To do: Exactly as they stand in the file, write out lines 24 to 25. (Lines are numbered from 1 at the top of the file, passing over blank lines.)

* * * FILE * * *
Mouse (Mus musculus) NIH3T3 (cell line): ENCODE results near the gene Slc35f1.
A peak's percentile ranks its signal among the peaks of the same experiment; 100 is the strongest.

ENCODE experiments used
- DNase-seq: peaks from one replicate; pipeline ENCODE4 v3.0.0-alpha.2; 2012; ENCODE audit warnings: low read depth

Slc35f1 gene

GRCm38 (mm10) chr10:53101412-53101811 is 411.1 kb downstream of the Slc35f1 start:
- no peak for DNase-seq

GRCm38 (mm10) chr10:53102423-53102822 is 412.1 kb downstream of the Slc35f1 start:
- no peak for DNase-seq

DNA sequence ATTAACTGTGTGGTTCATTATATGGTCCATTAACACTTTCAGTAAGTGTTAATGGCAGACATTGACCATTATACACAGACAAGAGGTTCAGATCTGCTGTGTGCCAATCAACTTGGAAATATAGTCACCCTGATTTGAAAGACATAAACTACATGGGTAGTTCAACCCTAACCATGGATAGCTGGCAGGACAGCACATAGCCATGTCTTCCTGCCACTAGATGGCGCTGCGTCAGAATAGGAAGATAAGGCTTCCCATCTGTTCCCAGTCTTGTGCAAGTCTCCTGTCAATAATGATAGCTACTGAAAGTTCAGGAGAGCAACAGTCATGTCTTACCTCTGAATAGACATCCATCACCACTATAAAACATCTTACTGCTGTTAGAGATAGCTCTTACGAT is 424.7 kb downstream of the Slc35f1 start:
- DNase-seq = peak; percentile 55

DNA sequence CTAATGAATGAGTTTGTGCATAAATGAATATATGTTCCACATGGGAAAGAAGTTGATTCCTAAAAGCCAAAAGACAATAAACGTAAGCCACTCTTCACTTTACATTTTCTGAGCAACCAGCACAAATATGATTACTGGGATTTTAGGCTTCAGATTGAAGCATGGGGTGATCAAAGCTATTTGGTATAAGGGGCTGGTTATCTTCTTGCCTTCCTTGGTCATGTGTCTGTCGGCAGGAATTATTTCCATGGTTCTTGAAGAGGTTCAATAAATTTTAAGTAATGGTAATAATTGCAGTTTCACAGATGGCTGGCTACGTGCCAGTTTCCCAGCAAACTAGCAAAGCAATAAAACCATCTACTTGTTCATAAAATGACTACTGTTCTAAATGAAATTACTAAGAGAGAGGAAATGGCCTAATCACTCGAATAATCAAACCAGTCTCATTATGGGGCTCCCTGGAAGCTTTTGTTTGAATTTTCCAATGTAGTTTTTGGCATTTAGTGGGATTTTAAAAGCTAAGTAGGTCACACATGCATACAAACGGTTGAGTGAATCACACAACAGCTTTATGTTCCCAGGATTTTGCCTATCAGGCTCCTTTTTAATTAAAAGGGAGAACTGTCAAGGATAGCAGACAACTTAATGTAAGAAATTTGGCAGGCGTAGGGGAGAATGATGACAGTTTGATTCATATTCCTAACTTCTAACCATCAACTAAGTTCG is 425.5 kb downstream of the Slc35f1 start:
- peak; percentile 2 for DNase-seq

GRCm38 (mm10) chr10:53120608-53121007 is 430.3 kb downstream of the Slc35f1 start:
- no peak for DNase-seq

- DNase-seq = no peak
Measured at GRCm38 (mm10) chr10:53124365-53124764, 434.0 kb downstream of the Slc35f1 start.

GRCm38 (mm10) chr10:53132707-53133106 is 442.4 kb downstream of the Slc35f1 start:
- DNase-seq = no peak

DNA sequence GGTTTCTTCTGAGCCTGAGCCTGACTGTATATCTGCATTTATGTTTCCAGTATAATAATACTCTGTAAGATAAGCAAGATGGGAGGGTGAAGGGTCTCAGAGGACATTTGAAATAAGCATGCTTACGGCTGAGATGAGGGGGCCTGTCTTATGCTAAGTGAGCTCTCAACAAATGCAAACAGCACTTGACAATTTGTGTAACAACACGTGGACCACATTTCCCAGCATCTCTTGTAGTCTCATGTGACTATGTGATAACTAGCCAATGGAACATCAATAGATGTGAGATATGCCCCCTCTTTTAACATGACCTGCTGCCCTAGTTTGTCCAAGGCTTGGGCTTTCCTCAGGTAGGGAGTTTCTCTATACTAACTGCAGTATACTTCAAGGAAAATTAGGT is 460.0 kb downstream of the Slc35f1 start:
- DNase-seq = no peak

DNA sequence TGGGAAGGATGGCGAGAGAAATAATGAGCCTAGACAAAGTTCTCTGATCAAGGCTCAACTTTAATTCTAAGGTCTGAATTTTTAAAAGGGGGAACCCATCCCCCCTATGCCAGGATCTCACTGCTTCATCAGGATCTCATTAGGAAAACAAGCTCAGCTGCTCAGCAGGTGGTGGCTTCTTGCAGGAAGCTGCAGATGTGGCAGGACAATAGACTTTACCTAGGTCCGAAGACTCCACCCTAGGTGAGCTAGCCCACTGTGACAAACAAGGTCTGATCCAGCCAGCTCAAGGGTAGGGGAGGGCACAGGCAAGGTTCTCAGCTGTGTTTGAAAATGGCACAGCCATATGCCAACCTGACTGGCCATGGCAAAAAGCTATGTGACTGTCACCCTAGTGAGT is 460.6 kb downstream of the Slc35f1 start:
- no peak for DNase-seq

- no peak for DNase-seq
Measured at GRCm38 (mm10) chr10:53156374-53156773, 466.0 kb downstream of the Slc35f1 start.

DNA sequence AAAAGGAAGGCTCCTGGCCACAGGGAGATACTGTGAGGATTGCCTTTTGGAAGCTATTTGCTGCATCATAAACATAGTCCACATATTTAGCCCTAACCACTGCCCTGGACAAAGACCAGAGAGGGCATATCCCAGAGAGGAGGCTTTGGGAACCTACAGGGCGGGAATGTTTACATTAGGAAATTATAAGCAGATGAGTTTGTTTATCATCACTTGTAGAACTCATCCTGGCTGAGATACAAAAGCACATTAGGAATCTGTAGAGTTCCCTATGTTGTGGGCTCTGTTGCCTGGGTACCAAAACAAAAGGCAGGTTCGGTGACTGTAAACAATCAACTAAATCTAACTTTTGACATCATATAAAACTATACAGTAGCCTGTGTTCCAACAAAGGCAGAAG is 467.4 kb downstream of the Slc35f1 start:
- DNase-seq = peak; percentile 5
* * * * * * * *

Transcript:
- no peak for DNase-seq
Measured at GRCm38 (mm10) chr10:53156374-53156773, 466.0 kb downstream of the Slc35f1 start.